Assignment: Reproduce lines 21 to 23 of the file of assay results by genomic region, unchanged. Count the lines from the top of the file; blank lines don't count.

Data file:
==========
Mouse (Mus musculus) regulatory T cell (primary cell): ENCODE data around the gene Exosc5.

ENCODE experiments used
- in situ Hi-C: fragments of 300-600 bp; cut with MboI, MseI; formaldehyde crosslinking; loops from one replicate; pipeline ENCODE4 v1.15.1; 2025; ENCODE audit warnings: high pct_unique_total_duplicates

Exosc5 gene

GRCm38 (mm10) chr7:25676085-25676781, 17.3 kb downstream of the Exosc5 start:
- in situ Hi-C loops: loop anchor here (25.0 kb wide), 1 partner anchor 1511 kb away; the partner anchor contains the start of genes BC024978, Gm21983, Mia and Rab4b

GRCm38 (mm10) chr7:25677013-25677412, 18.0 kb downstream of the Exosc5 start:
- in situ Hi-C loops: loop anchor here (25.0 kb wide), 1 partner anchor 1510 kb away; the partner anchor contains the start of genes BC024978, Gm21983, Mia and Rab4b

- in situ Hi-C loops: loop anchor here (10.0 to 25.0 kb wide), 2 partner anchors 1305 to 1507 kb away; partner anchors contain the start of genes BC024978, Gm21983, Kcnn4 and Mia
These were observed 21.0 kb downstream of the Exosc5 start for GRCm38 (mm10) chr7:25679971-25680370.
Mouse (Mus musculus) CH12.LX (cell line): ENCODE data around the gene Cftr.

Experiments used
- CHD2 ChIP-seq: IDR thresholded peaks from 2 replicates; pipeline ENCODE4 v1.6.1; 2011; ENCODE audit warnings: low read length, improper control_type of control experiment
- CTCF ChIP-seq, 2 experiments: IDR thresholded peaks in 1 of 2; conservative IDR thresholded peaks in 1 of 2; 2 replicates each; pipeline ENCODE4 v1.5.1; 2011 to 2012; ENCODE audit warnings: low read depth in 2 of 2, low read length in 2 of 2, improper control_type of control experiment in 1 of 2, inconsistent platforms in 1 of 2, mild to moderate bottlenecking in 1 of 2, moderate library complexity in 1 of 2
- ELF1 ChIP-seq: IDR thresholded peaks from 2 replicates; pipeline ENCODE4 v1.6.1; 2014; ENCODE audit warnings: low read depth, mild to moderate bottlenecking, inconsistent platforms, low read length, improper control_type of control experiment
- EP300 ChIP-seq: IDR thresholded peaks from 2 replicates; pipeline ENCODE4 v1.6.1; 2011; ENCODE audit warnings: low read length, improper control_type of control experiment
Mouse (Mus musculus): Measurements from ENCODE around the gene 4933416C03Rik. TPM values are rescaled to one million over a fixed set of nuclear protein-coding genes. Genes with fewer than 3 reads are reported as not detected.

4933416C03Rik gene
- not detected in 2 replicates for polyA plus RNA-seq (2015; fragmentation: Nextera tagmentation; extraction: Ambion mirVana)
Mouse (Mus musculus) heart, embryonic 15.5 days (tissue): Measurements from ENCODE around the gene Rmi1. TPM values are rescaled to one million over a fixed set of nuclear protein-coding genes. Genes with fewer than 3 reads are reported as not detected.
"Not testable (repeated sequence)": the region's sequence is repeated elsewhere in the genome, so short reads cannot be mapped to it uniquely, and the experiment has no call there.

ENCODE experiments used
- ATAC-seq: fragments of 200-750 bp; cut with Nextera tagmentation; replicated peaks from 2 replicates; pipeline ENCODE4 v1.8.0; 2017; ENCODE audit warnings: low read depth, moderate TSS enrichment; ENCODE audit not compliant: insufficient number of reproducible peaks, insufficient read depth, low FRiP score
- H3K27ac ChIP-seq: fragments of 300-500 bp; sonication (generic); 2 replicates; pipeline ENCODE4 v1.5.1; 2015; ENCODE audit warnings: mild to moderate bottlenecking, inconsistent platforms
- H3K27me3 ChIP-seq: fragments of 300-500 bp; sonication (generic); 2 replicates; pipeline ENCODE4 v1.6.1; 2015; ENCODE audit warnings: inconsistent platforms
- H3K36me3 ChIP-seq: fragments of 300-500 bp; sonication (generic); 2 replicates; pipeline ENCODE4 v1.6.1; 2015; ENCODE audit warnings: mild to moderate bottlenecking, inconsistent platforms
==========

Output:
"Not testable (repeated sequence)": the region's sequence is repeated elsewhere in the genome, so short reads cannot be mapped to it uniquely, and the experiment has no call there.

ENCODE experiments used
- ATAC-seq: fragments of 200-750 bp; cut with Nextera tagmentation; replicated peaks from 2 replicates; pipeline ENCODE4 v1.8.0; 2017; ENCODE audit warnings: low read depth, moderate TSS enrichment; ENCODE audit not compliant: insufficient number of reproducible peaks, insufficient read depth, low FRiP score